I was trying very hard not to like him, and I was succeeding, maybe? It was difficult to tell if this particular summer crush was for real or, as so many of them were, born out of proximity; after all, when you’re stuck only hanging out with a small number of people, there are only so many directions your desire can flow.
It didn’t help that he liked all of the same things I liked, but actually, not a case where I was surreptitiously molding my likes around his. We were hanging out together all the time, in groups and sometimes apart from them. We finished two bottles of wine on a bus, and he carried me after I was too sloshed to properly stand, after I felt like I was going to barf, after I did barf, after I asked him to go on without me. He was a good friend.
He wasn’t a good crush. I knew he had a girlfriend, whom he loved, and once outside the glow of summer, I quickly stopped remembering the details of his face. But for a few months, he was a pleasant light in my life. And, more importantly, he re-introduced me to “Bliss.”
The first “real” concert I attended was Muse at Madison Square Garden. I was in high school, deep in my self-determined angst and eager to break the bonds of my protective and judgmental parents. The goal: To finally go out to a live music show. (If high school me knew how many shows I’d eventually go on to see, she’d start crying and never stop.)
My friend Neha and I studiously planned how to get into and navigate NYC on our own, and once there, we had a blast, though we were both too self-conscious to get up and dance until the very end of the show. To this day, I still adore Muse, and though 1) I’ve been weaning myself off of White Male Rock Music and 2) their latest albums don’t quite do it for me, I somewhat regularly listen to their older releases, particularly Origin of Symmetry through Black Holes and Revelations. I’m sure their newer music is chock full of ridiculous guitar and bass solos, but the triumvirate of Origin, Absolution, and Black Holes features instrumental moments that make my heart skip a beat. “Plug In Baby”: One of the best guitar riffs of all time. “Hysteria”: One of the best bass lines of all time. “Knights of Cydonia”: A song that makes me want to rip my skin off and transcend space and time.
“Bliss” isn’t one of those songs, but it is still very, very good, opening with a smattering of glittering synth and weaving around this sublime center, eventually returning to it alone. It’s a song that musically and visually invokes vertigo; “I’m falling for you” quite literally exemplified by its music video.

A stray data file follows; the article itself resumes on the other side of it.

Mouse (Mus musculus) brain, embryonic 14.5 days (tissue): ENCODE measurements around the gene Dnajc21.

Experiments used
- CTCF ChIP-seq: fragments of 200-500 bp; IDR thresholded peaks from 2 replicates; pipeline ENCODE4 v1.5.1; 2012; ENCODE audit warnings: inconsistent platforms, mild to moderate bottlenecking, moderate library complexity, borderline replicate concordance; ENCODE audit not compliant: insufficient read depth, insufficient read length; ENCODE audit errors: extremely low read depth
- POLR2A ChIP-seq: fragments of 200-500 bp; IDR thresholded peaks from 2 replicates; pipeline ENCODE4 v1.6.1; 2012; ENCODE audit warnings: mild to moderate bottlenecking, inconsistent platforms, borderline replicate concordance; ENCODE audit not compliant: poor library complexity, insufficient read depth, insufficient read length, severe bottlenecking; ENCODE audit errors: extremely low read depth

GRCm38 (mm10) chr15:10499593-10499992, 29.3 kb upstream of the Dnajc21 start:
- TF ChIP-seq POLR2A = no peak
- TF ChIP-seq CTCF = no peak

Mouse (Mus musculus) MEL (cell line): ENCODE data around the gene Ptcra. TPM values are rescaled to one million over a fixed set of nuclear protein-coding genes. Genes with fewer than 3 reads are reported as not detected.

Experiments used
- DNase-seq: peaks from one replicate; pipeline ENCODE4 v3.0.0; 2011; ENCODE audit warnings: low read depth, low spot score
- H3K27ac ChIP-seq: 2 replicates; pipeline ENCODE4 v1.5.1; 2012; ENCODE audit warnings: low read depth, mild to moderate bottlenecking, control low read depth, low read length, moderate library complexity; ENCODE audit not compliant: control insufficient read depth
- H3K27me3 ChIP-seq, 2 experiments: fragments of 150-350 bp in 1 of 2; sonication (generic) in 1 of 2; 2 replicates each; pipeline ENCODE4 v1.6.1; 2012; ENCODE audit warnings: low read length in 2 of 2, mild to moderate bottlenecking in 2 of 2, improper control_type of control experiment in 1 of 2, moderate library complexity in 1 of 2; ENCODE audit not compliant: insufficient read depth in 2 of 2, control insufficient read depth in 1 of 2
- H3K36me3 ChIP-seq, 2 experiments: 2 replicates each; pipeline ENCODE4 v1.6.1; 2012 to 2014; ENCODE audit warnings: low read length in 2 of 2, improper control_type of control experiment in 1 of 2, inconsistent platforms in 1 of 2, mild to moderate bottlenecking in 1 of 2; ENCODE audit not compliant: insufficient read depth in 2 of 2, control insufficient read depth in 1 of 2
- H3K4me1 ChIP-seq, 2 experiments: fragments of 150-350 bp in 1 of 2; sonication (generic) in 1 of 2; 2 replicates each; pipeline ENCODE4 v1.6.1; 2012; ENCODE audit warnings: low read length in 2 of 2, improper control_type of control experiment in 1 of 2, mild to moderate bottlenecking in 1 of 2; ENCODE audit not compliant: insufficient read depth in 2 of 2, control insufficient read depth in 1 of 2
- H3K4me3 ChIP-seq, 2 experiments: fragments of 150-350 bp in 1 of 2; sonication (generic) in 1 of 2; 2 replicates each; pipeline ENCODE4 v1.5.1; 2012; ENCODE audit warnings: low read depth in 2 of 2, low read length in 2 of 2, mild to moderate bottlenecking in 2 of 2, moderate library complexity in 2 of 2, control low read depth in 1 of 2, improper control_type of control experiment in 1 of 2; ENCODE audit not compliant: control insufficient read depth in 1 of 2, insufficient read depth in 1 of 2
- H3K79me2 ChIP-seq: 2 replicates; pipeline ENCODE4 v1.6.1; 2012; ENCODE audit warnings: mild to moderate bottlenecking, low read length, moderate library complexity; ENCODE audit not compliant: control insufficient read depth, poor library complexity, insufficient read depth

Like most Muse “love songs,” “Bliss” is greedy: “Give me all the peace and joy in your mind,” frontman Matt Bellamy croons exactingly, like a horror movie villain plunging a clawed hand into a screaming victim’s chest. It’s not a pretty kind of love, but love it still is, though warped, somewhat manic, and definitely one-sided.
Which makes it a *perfect* twisted crush song. “Everything about you is so easy to love / they’re watching you from above” — though the song came out in 2001, it can serve as a modern commentary on surveillance technology and its intersection with inter-personal obsession, romantic or otherwise. An earnest song about demented love: How cute!
He told me “Bliss” was his favorite Muse song, and my heart clenched. Well, maybe: The memory is shimmery. Perhaps it’s even fake; I’m known for misremembering things, fabricating experiences and associations completely, pinning my own subconscious thoughts and inventions onto other people and circumstances. It would be weird and perhaps disturbing if this case, this “Bliss” case, followed that pattern — an expression of obsession layered over a one-sided pining. But in this case, ignorance really is bliss. Because I say he told me this thing, he told me this thing. As far as I know, as far as Bellamy knows, there is no other side to the story we’ve told ourselves.
Photo Credit: Lilian Min